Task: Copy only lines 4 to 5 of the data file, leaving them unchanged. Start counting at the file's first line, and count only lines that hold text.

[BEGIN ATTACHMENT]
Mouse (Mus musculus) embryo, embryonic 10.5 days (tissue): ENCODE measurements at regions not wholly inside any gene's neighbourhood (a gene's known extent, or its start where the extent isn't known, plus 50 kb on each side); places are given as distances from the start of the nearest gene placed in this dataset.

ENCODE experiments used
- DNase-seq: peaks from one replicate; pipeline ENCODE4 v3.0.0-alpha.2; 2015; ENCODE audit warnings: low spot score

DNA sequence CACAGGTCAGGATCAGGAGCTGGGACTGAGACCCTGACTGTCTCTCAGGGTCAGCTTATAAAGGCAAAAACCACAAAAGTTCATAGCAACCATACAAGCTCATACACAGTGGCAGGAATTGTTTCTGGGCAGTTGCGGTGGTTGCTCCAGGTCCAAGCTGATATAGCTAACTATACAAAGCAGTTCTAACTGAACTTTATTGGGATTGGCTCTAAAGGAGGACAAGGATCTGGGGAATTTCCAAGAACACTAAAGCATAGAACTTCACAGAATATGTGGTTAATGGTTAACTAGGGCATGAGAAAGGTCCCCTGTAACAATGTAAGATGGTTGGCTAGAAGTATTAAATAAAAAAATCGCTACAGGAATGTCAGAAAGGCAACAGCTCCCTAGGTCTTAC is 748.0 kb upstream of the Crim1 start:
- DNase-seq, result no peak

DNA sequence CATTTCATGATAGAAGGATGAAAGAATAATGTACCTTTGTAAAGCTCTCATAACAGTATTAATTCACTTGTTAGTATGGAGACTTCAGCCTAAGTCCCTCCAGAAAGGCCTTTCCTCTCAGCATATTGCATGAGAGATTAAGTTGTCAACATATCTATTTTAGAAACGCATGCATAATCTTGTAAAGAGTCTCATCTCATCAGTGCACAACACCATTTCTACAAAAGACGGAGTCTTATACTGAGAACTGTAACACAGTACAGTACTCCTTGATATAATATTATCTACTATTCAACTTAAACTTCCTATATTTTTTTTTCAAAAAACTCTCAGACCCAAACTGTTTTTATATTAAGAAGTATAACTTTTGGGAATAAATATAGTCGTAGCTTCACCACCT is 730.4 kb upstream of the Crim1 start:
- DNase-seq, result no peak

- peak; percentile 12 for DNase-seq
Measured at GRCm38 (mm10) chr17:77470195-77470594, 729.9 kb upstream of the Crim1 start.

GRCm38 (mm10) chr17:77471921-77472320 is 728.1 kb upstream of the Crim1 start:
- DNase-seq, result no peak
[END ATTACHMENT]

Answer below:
DNA sequence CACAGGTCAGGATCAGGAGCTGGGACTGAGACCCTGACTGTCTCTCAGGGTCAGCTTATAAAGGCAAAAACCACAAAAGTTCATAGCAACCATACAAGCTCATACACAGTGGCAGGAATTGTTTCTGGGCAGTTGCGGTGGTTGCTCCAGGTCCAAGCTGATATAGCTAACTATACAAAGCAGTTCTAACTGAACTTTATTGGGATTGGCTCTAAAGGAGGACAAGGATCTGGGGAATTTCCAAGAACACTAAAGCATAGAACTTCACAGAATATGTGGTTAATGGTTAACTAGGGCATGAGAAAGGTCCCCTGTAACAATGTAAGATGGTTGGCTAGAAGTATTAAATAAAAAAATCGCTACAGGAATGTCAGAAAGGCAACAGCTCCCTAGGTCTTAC is 748.0 kb upstream of the Crim1 start:
- DNase-seq, result no peak